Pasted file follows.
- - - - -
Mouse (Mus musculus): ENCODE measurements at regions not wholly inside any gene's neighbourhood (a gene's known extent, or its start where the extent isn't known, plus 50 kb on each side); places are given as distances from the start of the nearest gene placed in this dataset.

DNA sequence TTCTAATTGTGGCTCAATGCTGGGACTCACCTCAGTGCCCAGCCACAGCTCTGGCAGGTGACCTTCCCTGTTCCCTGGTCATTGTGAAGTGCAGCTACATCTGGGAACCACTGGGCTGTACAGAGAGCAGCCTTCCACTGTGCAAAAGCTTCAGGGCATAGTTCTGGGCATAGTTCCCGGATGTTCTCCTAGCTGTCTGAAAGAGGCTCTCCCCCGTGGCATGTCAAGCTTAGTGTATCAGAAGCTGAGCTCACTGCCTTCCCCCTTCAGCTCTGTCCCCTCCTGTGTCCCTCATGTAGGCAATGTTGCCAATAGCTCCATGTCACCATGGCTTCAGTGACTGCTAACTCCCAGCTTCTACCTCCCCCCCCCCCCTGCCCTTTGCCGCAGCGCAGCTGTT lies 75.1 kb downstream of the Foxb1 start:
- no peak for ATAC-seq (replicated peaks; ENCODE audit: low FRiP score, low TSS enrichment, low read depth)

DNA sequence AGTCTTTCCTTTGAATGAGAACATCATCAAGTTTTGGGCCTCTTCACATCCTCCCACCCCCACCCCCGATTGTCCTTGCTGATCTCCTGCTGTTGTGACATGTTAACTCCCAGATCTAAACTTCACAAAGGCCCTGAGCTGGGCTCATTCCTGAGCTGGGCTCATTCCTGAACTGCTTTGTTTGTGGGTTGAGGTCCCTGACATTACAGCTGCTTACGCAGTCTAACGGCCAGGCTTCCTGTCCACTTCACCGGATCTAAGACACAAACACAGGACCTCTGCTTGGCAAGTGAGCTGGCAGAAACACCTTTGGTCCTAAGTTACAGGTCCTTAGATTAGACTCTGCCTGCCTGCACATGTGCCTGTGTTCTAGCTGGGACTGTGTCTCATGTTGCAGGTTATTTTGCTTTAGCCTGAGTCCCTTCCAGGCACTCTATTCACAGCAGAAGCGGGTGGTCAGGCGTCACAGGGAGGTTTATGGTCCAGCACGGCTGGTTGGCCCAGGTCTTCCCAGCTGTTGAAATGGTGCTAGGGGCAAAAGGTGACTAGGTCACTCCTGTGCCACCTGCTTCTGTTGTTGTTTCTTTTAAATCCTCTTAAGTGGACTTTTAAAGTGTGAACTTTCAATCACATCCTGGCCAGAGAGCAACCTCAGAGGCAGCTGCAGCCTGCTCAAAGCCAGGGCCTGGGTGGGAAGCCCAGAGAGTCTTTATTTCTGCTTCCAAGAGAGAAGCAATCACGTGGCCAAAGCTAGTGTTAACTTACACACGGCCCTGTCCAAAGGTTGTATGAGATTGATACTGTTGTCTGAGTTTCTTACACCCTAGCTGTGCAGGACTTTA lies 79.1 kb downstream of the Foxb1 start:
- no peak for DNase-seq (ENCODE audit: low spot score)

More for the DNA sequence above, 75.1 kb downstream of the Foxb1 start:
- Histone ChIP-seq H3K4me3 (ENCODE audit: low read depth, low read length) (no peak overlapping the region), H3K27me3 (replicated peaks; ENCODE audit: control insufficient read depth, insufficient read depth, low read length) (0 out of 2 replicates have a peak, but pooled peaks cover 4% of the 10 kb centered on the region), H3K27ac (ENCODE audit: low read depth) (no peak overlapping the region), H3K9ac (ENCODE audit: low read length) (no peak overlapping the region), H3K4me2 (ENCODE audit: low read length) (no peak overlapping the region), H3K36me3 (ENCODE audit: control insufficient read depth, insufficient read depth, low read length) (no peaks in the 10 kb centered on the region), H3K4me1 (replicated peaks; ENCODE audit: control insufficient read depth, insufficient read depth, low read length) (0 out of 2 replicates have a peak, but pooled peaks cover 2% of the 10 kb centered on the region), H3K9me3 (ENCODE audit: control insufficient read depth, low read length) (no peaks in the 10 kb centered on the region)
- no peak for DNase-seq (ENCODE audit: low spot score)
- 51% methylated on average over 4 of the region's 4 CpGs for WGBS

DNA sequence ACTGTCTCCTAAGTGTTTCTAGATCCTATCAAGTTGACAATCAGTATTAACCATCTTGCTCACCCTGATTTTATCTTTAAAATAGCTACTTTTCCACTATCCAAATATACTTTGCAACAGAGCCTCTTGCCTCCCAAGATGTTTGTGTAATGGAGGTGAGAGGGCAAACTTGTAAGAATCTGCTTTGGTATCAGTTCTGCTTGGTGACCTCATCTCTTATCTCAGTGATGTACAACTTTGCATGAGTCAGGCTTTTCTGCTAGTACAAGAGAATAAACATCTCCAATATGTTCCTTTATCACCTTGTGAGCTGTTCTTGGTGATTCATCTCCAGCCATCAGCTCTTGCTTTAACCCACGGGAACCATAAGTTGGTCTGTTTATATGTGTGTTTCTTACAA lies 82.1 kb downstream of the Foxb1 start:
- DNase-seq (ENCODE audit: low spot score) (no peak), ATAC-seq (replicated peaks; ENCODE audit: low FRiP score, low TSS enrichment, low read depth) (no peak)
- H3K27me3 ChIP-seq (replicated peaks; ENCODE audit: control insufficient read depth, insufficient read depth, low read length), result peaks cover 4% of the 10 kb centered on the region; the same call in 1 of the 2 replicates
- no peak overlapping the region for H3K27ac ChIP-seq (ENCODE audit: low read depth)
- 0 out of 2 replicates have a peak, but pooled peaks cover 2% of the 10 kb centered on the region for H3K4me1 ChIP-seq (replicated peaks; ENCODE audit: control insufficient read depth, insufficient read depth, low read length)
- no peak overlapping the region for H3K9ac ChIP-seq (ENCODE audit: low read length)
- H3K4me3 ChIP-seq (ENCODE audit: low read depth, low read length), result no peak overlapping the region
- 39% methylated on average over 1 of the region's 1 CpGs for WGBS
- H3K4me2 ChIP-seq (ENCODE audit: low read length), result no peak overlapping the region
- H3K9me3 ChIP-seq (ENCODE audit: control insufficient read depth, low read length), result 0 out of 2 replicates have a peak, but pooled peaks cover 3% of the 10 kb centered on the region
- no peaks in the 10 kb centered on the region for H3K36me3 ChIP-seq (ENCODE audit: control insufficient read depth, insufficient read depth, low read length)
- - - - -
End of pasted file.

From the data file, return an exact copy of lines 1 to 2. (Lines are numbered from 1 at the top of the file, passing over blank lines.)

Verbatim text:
Mouse (Mus musculus): ENCODE measurements at regions not wholly inside any gene's neighbourhood (a gene's known extent, or its start where the extent isn't known, plus 50 kb on each side); places are given as distances from the start of the nearest gene placed in this dataset.

DNA sequence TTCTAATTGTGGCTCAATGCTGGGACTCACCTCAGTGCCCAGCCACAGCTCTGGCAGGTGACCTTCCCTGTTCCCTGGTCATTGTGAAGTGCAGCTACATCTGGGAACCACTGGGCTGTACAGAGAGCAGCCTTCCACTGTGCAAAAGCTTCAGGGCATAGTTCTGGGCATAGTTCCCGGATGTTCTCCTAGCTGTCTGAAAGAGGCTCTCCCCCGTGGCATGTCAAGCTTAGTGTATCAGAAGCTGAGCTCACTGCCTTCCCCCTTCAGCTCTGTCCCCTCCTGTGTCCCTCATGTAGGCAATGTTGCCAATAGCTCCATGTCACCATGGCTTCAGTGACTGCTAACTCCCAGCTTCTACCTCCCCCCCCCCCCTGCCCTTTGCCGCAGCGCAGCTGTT lies 75.1 kb downstream of the Foxb1 start: